• The CDC recommends wearing cloth face coverings in public settings where other social distancing measures are difficult to maintain (e.g., grocery stores and pharmacies), especially in areas of significant community-based transmission.

CDC also advises the use of simple cloth face coverings to slow the spread of the virus and help people who may have the virus and do not know it from transmitting it to others. Cloth face coverings fashioned from household items or made at home from common materials at low cost can be used as an additional, voluntary public health measure.

For more information on using cloth face coverings and how to make your own, click here.

• Wash your hands often with soap and water for at least 20 seconds, especially after going to the bathroom; before eating; and after blowing your nose, coughing, or sneezing.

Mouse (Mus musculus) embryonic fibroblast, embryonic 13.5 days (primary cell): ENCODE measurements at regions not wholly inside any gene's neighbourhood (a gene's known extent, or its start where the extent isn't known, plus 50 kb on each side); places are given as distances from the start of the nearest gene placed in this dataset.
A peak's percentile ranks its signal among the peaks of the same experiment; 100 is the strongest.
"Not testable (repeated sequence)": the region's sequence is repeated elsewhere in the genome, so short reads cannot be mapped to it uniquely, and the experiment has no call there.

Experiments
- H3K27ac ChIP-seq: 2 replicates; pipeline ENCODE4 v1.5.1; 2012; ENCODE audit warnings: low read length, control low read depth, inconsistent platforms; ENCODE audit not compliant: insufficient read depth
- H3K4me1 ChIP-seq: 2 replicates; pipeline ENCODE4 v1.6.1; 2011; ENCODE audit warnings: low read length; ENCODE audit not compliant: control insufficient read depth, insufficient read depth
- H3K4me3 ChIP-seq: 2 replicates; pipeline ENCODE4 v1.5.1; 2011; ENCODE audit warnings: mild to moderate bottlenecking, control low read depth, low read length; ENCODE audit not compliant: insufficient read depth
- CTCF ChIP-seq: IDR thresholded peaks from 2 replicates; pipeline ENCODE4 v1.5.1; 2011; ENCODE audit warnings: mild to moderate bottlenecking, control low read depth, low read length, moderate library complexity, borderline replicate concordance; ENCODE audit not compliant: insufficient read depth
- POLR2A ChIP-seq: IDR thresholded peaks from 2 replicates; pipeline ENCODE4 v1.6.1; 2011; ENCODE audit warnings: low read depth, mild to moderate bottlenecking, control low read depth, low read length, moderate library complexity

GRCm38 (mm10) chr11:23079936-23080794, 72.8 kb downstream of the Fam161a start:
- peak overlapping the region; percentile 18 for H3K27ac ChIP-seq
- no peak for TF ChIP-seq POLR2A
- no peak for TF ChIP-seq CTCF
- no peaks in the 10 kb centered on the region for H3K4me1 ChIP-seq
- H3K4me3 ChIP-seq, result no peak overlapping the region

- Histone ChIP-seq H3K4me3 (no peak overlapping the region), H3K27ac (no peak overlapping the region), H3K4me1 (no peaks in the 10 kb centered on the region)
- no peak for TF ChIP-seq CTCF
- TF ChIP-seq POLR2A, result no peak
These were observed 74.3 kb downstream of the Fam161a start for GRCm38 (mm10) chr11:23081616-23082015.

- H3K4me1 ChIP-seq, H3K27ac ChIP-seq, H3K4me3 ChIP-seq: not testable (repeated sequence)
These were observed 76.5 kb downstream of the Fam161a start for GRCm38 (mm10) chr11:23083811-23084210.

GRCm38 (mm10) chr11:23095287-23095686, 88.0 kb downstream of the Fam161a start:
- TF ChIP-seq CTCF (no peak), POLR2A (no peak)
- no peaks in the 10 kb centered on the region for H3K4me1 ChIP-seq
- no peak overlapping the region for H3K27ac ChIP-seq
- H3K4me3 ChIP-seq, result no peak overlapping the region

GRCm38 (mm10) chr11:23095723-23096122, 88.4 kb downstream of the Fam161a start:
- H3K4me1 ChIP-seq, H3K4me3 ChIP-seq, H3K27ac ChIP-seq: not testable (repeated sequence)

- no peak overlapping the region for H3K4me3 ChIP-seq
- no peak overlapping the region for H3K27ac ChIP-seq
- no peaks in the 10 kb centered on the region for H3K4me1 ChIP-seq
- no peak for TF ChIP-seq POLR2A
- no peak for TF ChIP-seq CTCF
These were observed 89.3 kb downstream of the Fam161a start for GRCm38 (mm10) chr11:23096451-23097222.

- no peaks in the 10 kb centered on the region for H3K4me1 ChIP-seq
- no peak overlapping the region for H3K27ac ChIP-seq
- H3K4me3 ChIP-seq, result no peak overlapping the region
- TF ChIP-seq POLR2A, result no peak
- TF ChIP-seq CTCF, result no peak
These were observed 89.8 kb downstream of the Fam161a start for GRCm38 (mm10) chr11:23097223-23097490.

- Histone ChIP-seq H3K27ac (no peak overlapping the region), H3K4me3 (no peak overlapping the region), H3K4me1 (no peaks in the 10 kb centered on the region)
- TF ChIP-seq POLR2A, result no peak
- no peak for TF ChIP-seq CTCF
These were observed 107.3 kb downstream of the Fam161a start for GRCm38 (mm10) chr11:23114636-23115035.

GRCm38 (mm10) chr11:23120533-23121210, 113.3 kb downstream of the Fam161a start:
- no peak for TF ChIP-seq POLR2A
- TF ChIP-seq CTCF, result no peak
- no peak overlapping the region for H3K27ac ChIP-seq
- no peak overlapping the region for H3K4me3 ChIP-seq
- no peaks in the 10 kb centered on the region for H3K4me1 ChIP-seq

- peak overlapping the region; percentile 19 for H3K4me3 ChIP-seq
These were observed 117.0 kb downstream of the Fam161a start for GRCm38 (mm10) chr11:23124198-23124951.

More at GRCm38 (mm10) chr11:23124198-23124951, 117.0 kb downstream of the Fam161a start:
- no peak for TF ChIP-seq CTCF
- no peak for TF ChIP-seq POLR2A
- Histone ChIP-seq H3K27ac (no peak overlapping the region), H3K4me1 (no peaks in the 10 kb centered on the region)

• If soap and water are not readily available, use an alcohol-based hand sanitizer with at least 60 percent alcohol. Always wash hands with soap and water if hands are visibly dirty.

• Once home from work, school, running errands, etc., immediately wash your hands.

• Consider purchasing the following supplies: extra fluids and hydrating drinks (Gatorade and Pedialyte); food for when you’re sick (soups, broths, crackers, honey, nonperishable items); pain and fever medications (acetaminophen or ibuprofen); cough drops and cough medications; prescription medications; tissues; household cleaners (bleach, alcohol, soap, disinfecting wipes).

• You should wash your phone, too. Here’s how.

Check out the World Health Organization’s website for COVID-19 myth busters.